These cows are beef cattle from Belgium and they are called the “the Belgian blue bulls”. The name came from their typically blue-grey mottled hair colour; even though some can either be white or black.
These bulls are unusually lean with vascularity that enables its muscles to pierces through their coats. This is because of a mutation in the myostatin gene which inhibits the growth of muscles so they don’t grow too large. So since in these bulls the mysostatin doesn’t function properly, the bulls become overly lean, as the growth of their muscle fibers is accelerated tremendously.
Since this gene mustation is inborn, their calves are born with two times the muscle fibres than the normal average calf, making these calves weigh even more. They have the same bone density as normal cows, just that they have 20% more meat that’s leaner... the problem with this however, is that these bulls produce a less tender meat and they require a more concentrated protein based diet instead of fibre, to compensate for their huge mass.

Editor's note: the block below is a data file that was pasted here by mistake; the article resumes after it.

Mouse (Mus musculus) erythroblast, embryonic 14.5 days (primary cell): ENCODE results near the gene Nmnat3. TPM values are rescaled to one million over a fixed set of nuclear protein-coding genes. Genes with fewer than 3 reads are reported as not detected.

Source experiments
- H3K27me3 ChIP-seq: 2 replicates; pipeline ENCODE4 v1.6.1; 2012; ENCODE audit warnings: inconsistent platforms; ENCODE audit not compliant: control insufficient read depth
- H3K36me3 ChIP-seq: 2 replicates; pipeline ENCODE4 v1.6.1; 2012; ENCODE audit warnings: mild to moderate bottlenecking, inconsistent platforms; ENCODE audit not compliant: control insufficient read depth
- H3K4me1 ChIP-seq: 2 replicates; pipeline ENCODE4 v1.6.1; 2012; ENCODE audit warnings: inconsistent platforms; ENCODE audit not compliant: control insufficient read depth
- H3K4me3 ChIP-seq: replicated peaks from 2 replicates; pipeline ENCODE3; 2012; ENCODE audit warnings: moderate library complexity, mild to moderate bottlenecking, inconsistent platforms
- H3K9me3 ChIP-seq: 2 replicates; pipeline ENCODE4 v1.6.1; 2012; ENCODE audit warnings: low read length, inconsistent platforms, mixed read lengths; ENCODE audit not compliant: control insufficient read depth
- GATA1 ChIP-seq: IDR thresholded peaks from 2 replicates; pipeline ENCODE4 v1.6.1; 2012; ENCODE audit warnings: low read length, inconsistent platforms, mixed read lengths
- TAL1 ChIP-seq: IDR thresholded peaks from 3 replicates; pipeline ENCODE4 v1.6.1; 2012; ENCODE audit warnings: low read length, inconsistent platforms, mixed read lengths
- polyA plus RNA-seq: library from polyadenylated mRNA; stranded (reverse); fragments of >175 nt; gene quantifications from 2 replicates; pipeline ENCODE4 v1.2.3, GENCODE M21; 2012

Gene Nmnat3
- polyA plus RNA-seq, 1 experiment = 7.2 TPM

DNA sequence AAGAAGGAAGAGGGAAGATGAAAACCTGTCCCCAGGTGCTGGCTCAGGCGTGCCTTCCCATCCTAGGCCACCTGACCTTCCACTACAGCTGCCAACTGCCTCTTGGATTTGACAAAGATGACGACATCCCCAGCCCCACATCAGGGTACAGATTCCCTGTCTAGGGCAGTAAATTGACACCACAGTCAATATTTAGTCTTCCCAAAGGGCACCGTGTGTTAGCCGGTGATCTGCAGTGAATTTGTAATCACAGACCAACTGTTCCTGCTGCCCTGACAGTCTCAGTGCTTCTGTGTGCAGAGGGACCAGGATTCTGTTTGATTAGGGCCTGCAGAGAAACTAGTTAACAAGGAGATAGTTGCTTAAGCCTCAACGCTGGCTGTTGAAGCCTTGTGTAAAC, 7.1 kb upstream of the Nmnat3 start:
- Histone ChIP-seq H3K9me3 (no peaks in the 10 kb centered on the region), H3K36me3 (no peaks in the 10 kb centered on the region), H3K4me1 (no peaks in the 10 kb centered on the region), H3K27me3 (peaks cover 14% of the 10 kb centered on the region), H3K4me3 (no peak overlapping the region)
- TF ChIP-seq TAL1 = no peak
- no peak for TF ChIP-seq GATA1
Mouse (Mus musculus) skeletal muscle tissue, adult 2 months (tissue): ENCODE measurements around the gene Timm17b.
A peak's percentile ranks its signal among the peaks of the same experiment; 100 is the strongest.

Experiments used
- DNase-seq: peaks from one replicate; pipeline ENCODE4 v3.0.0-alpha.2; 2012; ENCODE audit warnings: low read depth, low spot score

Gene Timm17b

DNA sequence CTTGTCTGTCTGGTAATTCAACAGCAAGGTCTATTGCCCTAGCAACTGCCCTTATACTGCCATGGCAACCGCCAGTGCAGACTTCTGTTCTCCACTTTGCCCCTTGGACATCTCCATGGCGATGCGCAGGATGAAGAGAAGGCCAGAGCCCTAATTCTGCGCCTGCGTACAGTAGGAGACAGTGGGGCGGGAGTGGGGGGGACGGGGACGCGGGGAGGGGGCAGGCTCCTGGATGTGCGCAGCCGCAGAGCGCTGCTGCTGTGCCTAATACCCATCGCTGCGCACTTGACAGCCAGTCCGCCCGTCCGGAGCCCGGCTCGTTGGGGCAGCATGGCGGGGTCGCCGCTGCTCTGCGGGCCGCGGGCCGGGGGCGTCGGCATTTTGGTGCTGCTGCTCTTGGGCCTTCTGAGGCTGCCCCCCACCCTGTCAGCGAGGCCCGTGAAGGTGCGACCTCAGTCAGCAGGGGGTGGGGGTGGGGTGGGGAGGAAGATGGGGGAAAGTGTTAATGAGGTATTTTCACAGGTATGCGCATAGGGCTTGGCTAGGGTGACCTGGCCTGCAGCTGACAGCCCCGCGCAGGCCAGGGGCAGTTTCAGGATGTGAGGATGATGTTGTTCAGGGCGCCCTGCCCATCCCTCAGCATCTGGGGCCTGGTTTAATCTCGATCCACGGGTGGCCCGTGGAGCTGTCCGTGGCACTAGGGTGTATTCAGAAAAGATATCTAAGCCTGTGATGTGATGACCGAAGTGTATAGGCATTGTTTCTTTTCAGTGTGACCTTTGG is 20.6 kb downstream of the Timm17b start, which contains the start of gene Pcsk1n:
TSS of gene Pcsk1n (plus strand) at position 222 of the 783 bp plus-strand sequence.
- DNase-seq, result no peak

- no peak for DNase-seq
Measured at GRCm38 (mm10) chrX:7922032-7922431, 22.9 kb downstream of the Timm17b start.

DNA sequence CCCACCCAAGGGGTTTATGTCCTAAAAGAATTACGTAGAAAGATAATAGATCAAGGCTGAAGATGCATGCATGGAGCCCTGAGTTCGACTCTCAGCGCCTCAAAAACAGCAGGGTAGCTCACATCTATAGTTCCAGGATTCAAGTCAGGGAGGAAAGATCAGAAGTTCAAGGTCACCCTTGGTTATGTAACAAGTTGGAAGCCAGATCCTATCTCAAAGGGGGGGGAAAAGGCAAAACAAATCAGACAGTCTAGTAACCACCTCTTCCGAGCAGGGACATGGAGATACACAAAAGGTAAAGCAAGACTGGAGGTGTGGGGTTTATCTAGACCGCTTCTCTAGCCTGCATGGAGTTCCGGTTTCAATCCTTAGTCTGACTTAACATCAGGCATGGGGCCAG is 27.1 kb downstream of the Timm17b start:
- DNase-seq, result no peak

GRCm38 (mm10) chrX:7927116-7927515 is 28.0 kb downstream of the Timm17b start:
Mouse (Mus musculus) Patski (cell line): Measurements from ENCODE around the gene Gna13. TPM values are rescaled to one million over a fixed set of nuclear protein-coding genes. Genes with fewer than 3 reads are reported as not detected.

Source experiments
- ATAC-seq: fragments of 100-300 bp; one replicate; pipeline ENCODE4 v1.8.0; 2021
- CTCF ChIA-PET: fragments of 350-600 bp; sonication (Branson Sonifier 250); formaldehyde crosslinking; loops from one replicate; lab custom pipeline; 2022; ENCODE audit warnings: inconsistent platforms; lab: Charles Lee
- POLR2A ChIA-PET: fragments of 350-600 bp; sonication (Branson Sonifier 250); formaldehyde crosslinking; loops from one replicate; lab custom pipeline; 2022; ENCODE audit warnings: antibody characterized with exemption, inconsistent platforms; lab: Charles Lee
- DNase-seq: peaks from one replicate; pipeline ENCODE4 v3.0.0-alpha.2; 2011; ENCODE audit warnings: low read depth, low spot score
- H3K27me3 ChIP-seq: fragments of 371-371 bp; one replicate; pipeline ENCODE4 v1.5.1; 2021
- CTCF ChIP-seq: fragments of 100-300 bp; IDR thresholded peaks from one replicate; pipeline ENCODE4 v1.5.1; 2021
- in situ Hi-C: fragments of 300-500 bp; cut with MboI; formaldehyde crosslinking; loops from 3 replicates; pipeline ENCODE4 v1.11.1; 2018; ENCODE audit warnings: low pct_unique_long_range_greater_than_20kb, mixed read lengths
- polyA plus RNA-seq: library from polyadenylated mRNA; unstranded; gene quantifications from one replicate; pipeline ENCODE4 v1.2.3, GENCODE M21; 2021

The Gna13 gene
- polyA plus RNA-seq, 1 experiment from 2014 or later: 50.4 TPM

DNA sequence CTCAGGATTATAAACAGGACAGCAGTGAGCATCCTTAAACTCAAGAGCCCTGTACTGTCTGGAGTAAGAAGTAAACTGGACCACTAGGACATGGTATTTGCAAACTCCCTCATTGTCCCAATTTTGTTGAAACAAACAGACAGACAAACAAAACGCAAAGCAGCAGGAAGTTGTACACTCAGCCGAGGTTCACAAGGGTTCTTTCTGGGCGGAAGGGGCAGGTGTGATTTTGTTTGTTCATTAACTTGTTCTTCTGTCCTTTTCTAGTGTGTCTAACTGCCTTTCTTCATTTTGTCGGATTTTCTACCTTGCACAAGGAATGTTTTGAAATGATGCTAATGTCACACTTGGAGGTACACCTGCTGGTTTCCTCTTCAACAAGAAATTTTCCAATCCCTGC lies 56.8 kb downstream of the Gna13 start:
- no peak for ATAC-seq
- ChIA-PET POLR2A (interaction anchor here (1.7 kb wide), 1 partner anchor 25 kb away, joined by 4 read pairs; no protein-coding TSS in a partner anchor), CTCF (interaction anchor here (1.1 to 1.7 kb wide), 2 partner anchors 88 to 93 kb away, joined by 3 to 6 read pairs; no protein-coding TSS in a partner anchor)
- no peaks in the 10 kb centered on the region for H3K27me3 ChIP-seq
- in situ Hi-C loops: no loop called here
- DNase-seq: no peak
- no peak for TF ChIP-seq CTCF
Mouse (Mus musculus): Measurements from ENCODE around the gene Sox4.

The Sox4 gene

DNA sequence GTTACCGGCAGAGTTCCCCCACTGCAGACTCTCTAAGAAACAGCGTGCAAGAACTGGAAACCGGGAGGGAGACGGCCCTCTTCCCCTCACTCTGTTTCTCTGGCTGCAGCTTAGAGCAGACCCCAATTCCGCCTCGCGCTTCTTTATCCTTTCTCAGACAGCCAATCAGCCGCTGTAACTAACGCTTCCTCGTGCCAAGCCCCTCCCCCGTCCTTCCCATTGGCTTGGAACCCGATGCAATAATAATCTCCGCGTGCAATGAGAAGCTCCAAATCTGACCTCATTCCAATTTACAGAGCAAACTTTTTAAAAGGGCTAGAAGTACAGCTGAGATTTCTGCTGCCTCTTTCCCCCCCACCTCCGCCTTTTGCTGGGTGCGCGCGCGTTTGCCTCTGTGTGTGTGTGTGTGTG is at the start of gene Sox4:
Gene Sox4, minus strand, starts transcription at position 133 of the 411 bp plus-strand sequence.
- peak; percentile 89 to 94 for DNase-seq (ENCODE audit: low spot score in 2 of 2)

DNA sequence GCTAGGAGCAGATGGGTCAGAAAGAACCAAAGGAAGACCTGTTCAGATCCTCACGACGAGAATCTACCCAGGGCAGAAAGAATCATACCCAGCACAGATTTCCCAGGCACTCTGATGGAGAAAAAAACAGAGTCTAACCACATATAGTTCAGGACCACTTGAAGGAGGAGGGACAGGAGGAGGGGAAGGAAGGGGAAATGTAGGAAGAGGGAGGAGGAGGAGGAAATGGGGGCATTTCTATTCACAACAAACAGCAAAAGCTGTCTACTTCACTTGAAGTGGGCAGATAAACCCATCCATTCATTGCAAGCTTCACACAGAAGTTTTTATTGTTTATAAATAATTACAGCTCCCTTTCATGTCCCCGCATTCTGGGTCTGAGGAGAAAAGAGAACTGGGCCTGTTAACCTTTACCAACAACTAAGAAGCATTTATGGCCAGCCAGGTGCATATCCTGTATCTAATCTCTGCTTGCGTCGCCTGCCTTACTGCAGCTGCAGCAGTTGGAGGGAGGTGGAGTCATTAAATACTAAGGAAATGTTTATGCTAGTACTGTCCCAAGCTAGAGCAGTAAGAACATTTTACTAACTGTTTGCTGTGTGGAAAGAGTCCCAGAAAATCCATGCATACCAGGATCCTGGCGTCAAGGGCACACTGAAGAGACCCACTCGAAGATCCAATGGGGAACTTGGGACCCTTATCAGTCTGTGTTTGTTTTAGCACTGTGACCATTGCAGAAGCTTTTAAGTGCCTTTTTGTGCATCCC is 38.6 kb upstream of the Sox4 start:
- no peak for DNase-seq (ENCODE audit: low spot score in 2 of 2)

The Belgian blue resulted from a cross between local Belgium cows with a Shorthorn cattle from the UK. They were initially bred for milk production but in later years they were bred into beef cattle through the process of artificial inseminaton by a professor named Hanset.
These cows can undergo dystocia (a complex labour) because the calf is born bigger while the mother’s birth canal remains small, so the calves are usually born through the C-section. These bulls are born with weaker sperm counts compared to the average bulls.
These bulls need to be raised by more knowledgeable and skilled farmers because raising them requires a lot of money and knowledge. Otherwise they are very profitable when sold, as they provide lean meat that is without fat.
Content created and supplied by: HolisticEye (via Opera News )